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Medical schools, perhaps more than other institutions, seem to attract a succession of individuals of strong personality to their faculties. Some of these "characters" are remembered because of their warmth, generosity, and wisdom. Others are remembered for less endearing traits. Both types are commemorated in this book of the memoirs of Dr. Ed Holyoke. The author faithfully and very effectively served the Anatomy Department and the College through 50 years of dramatic changes and draws mainly from his own rich store of personal reminiscences to fashion this delightful book. At times only a thin disguise protects him from identification as the perpetrator of some of the more mischievous pranks.

Here is an account of student high spirits, practical jokes, and the antics of members of faculty, sometimes quaint, often amusing, occasionally outrageous. These memoirs paint vivid pictures of colorful individuals who walked the halls of a College of Medicine and University Hospital in days gone by, and whose ghosts, so it is reported, still haunt these same corridors.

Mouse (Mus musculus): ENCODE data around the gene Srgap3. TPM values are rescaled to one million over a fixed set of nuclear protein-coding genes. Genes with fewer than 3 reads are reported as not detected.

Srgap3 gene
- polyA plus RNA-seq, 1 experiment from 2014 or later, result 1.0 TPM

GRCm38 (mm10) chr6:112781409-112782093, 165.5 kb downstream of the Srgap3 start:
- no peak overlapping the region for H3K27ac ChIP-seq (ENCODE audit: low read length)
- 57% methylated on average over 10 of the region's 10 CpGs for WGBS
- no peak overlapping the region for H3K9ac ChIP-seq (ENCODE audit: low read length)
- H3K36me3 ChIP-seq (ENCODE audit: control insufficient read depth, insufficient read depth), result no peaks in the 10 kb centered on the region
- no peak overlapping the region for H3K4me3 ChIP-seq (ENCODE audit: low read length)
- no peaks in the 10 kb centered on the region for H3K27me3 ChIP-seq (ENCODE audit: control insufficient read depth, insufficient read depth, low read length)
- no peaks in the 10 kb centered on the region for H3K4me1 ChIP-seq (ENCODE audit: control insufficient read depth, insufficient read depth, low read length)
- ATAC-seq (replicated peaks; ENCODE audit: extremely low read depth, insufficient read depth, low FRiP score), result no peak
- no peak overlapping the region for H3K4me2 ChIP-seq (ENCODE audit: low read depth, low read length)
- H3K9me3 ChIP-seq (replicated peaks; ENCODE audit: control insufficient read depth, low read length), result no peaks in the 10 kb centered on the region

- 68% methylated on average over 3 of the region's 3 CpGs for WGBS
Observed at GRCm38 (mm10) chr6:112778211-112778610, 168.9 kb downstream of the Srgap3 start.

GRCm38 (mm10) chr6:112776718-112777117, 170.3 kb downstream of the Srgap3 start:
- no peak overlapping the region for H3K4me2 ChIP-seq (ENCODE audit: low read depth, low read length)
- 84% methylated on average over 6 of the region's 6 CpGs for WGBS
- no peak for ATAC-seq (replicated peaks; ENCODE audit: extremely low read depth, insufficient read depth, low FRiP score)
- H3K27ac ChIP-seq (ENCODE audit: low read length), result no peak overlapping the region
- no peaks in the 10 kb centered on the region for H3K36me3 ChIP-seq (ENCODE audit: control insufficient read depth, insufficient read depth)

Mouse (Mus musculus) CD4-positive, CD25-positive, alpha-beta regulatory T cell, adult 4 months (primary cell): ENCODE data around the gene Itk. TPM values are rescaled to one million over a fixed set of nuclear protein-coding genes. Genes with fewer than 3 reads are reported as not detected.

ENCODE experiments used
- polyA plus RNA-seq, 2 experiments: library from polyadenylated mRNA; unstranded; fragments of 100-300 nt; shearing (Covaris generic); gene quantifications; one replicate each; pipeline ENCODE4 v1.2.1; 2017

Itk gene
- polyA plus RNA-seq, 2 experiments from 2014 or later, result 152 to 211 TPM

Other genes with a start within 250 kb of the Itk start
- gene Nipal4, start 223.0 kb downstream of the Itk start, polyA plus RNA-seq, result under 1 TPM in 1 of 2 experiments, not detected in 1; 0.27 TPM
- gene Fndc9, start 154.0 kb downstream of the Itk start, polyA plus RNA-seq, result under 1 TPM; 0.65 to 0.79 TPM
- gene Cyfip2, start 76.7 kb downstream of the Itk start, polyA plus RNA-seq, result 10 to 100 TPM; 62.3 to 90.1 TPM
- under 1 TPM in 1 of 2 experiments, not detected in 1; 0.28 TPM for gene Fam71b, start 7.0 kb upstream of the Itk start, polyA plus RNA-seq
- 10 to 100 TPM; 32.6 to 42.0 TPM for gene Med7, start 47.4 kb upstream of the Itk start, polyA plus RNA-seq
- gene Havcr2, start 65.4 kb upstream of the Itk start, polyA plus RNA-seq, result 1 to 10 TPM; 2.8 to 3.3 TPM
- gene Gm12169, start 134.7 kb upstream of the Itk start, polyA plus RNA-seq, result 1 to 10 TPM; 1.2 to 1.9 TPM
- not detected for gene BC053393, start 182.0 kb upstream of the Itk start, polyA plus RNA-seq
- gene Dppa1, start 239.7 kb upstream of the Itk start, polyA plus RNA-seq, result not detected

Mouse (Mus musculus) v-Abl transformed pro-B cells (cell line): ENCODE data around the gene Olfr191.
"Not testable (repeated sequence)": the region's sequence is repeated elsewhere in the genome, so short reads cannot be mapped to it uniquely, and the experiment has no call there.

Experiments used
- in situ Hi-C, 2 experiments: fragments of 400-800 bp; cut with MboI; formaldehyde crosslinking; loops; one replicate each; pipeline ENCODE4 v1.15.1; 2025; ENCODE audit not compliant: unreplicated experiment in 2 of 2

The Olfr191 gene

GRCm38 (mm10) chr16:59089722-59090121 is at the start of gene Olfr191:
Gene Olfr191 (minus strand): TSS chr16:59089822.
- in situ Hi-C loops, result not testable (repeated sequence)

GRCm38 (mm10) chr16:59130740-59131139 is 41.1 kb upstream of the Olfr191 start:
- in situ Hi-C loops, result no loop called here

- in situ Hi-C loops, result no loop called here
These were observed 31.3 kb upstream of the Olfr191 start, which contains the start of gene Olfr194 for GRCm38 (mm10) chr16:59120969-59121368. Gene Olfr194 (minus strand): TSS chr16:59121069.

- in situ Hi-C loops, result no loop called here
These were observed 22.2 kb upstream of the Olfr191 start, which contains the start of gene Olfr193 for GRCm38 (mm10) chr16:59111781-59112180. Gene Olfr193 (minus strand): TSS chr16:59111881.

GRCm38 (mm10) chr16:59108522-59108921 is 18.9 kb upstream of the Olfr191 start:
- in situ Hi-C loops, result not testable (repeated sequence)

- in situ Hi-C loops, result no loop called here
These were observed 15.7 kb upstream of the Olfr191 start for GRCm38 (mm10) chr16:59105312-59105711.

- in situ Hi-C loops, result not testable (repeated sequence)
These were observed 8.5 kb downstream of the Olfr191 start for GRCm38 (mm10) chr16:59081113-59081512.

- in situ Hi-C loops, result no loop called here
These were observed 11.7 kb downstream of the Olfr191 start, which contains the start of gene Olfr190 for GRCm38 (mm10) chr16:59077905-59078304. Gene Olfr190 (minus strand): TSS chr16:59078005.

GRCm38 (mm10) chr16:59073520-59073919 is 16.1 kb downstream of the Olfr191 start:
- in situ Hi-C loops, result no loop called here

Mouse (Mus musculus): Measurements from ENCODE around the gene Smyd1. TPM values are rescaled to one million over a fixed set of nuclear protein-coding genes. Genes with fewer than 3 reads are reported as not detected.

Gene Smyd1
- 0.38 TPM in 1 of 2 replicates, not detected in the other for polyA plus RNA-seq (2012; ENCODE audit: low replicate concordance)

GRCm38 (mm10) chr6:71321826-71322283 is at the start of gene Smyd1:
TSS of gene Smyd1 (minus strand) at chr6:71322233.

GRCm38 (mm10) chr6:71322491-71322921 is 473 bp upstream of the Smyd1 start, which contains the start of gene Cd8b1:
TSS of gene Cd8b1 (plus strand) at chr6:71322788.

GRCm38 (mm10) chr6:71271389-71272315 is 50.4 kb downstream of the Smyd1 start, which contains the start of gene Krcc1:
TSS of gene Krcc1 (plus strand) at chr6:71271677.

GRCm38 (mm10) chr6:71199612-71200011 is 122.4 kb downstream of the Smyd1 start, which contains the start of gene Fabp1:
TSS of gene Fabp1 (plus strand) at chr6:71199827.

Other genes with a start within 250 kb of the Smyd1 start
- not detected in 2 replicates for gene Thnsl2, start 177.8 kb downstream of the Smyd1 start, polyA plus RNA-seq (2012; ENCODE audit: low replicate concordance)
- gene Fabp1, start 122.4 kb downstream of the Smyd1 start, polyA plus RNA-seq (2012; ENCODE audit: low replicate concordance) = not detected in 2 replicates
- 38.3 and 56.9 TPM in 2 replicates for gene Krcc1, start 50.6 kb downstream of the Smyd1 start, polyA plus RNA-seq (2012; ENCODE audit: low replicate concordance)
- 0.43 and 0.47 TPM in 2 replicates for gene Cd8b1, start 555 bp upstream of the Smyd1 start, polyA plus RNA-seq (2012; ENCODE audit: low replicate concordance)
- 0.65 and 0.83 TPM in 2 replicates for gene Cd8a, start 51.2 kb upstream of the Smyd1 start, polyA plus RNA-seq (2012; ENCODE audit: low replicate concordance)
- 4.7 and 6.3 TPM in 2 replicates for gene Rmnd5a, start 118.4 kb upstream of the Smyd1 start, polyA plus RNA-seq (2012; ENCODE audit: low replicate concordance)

The non-medical reader may ask, "Was medical school really like this?", or perhaps somewhat more ruefully, "Was the distinguished gentleman, who is now my trusted physician, once a student like those spotlighted in this text?" Alas, it may be so. However, in spite of the high spirits of student days, it remains true that the College of Medicine at the University of Nebraska has over the years more than adequately fulfilled its responsibility to train high-quality physicians for service to the community. Indeed, the boisterous good humor of college days almost certainly contributed to those qualities of character required in the physician. A physician's robust common sense, his sense of humor, his equanimity in facing stress, are amongst the ingredients necessary for his role as a comfortor of the sick and distressed, and as an adviser and supporter of those who face fear, loss or tragedy.

Books describing medical faculty and student life have always held a fascination, but to none more than the individuals who lived these times and experiences themselves. Undoubtedly, therefore, this book will create special interest and nostalgia in alumni of the College.

Richard Gordon pulled back the curtain on medical student education elsewhere, some years ago, with his "Doctor in the House" series of publications. Dr. Ed Holyoke has done a similar superb job in drawing back the curtain in Nebraska to reveal the effervescent sub-culture which makes up the life of medical students and faculty.

Alastair M. Connell, M.D.

University of Nebraska College of Medicine

Publication Date



University of Nebraska Medical Center


Omaha, Nebraska




History | Medical Education

Golden Anniversary